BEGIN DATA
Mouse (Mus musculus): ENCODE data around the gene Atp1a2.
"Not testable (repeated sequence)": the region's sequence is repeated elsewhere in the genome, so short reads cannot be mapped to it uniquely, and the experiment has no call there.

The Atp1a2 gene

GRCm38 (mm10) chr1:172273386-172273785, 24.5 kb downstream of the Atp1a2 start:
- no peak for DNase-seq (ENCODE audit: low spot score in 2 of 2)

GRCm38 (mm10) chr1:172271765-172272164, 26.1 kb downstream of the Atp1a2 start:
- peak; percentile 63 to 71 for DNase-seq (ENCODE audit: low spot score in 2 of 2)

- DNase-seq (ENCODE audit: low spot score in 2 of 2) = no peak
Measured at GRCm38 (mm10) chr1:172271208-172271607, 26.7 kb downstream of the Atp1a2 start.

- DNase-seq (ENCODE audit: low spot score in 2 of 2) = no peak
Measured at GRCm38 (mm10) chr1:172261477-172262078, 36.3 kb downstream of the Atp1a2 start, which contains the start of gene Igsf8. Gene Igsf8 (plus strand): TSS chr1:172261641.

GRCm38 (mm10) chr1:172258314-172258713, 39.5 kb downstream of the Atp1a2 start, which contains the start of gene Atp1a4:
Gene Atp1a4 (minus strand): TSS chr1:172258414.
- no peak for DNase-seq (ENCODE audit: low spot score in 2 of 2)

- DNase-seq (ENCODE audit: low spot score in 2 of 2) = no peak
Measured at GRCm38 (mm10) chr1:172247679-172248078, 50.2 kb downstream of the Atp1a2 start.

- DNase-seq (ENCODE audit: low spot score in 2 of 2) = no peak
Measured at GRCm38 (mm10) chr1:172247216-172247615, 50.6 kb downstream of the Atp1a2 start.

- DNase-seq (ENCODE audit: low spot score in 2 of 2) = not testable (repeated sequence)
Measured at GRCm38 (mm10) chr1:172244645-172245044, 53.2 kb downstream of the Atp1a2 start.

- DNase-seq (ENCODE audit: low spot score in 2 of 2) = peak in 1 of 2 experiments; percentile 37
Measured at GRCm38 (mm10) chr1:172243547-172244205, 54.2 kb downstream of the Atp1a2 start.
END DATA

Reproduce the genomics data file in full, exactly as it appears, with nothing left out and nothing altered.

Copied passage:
Mouse (Mus musculus): ENCODE data around the gene Atp1a2.
"Not testable (repeated sequence)": the region's sequence is repeated elsewhere in the genome, so short reads cannot be mapped to it uniquely, and the experiment has no call there.

The Atp1a2 gene

GRCm38 (mm10) chr1:172273386-172273785, 24.5 kb downstream of the Atp1a2 start:
- no peak for DNase-seq (ENCODE audit: low spot score in 2 of 2)

GRCm38 (mm10) chr1:172271765-172272164, 26.1 kb downstream of the Atp1a2 start:
- peak; percentile 63 to 71 for DNase-seq (ENCODE audit: low spot score in 2 of 2)

- DNase-seq (ENCODE audit: low spot score in 2 of 2) = no peak
Measured at GRCm38 (mm10) chr1:172271208-172271607, 26.7 kb downstream of the Atp1a2 start.

- DNase-seq (ENCODE audit: low spot score in 2 of 2) = no peak
Measured at GRCm38 (mm10) chr1:172261477-172262078, 36.3 kb downstream of the Atp1a2 start, which contains the start of gene Igsf8. Gene Igsf8 (plus strand): TSS chr1:172261641.

GRCm38 (mm10) chr1:172258314-172258713, 39.5 kb downstream of the Atp1a2 start, which contains the start of gene Atp1a4:
Gene Atp1a4 (minus strand): TSS chr1:172258414.
- no peak for DNase-seq (ENCODE audit: low spot score in 2 of 2)

- DNase-seq (ENCODE audit: low spot score in 2 of 2) = no peak
Measured at GRCm38 (mm10) chr1:172247679-172248078, 50.2 kb downstream of the Atp1a2 start.

- DNase-seq (ENCODE audit: low spot score in 2 of 2) = no peak
Measured at GRCm38 (mm10) chr1:172247216-172247615, 50.6 kb downstream of the Atp1a2 start.

- DNase-seq (ENCODE audit: low spot score in 2 of 2) = not testable (repeated sequence)
Measured at GRCm38 (mm10) chr1:172244645-172245044, 53.2 kb downstream of the Atp1a2 start.

- DNase-seq (ENCODE audit: low spot score in 2 of 2) = peak in 1 of 2 experiments; percentile 37
Measured at GRCm38 (mm10) chr1:172243547-172244205, 54.2 kb downstream of the Atp1a2 start.